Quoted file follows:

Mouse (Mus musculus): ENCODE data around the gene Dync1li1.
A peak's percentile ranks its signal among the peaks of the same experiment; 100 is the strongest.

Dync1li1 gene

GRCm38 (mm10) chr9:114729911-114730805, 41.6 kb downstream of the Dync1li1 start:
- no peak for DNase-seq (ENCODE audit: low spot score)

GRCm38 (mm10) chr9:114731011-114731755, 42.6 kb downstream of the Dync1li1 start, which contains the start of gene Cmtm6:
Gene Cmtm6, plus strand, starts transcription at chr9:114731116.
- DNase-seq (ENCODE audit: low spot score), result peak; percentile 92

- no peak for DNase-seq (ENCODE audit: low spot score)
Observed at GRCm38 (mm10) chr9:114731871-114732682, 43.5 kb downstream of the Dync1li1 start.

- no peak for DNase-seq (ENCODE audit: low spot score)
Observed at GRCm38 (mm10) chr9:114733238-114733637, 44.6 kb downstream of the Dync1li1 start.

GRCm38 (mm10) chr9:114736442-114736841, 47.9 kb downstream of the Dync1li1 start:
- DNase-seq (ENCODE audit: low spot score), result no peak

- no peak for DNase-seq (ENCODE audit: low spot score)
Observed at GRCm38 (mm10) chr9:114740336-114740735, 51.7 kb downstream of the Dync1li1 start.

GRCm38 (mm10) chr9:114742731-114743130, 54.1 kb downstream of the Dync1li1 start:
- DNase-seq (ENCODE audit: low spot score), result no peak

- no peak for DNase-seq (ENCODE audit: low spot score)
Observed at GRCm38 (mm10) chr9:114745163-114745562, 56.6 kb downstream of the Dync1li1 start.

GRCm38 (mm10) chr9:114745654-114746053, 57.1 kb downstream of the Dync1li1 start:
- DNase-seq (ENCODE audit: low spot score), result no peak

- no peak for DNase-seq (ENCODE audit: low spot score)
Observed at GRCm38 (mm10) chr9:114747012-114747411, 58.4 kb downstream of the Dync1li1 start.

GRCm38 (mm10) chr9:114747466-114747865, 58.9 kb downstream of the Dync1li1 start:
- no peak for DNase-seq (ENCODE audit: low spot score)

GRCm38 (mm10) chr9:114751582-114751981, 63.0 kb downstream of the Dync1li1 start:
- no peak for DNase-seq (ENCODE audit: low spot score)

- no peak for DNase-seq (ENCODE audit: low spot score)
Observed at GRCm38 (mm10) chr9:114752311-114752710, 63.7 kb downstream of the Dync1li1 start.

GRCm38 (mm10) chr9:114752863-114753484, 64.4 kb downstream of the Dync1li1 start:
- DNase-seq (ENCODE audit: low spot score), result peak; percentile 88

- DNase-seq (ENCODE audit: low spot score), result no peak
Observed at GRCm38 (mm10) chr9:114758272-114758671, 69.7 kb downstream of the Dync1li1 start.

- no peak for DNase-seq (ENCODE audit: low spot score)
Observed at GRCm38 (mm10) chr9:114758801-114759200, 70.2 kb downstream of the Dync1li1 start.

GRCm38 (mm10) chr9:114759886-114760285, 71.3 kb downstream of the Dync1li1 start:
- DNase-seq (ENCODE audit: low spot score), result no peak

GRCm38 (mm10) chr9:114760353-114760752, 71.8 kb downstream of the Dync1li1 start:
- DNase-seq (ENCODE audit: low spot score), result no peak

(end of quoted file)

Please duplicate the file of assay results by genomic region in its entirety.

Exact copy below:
Mouse (Mus musculus): ENCODE data around the gene Dync1li1.
A peak's percentile ranks its signal among the peaks of the same experiment; 100 is the strongest.

Dync1li1 gene

GRCm38 (mm10) chr9:114729911-114730805, 41.6 kb downstream of the Dync1li1 start:
- no peak for DNase-seq (ENCODE audit: low spot score)

GRCm38 (mm10) chr9:114731011-114731755, 42.6 kb downstream of the Dync1li1 start, which contains the start of gene Cmtm6:
Gene Cmtm6, plus strand, starts transcription at chr9:114731116.
- DNase-seq (ENCODE audit: low spot score), result peak; percentile 92

- no peak for DNase-seq (ENCODE audit: low spot score)
Observed at GRCm38 (mm10) chr9:114731871-114732682, 43.5 kb downstream of the Dync1li1 start.

- no peak for DNase-seq (ENCODE audit: low spot score)
Observed at GRCm38 (mm10) chr9:114733238-114733637, 44.6 kb downstream of the Dync1li1 start.

GRCm38 (mm10) chr9:114736442-114736841, 47.9 kb downstream of the Dync1li1 start:
- DNase-seq (ENCODE audit: low spot score), result no peak

- no peak for DNase-seq (ENCODE audit: low spot score)
Observed at GRCm38 (mm10) chr9:114740336-114740735, 51.7 kb downstream of the Dync1li1 start.

GRCm38 (mm10) chr9:114742731-114743130, 54.1 kb downstream of the Dync1li1 start:
- DNase-seq (ENCODE audit: low spot score), result no peak

- no peak for DNase-seq (ENCODE audit: low spot score)
Observed at GRCm38 (mm10) chr9:114745163-114745562, 56.6 kb downstream of the Dync1li1 start.

GRCm38 (mm10) chr9:114745654-114746053, 57.1 kb downstream of the Dync1li1 start:
- DNase-seq (ENCODE audit: low spot score), result no peak

- no peak for DNase-seq (ENCODE audit: low spot score)
Observed at GRCm38 (mm10) chr9:114747012-114747411, 58.4 kb downstream of the Dync1li1 start.

GRCm38 (mm10) chr9:114747466-114747865, 58.9 kb downstream of the Dync1li1 start:
- no peak for DNase-seq (ENCODE audit: low spot score)

GRCm38 (mm10) chr9:114751582-114751981, 63.0 kb downstream of the Dync1li1 start:
- no peak for DNase-seq (ENCODE audit: low spot score)

- no peak for DNase-seq (ENCODE audit: low spot score)
Observed at GRCm38 (mm10) chr9:114752311-114752710, 63.7 kb downstream of the Dync1li1 start.

GRCm38 (mm10) chr9:114752863-114753484, 64.4 kb downstream of the Dync1li1 start:
- DNase-seq (ENCODE audit: low spot score), result peak; percentile 88

- DNase-seq (ENCODE audit: low spot score), result no peak
Observed at GRCm38 (mm10) chr9:114758272-114758671, 69.7 kb downstream of the Dync1li1 start.

- no peak for DNase-seq (ENCODE audit: low spot score)
Observed at GRCm38 (mm10) chr9:114758801-114759200, 70.2 kb downstream of the Dync1li1 start.

GRCm38 (mm10) chr9:114759886-114760285, 71.3 kb downstream of the Dync1li1 start:
- DNase-seq (ENCODE audit: low spot score), result no peak

GRCm38 (mm10) chr9:114760353-114760752, 71.8 kb downstream of the Dync1li1 start:
- DNase-seq (ENCODE audit: low spot score), result no peak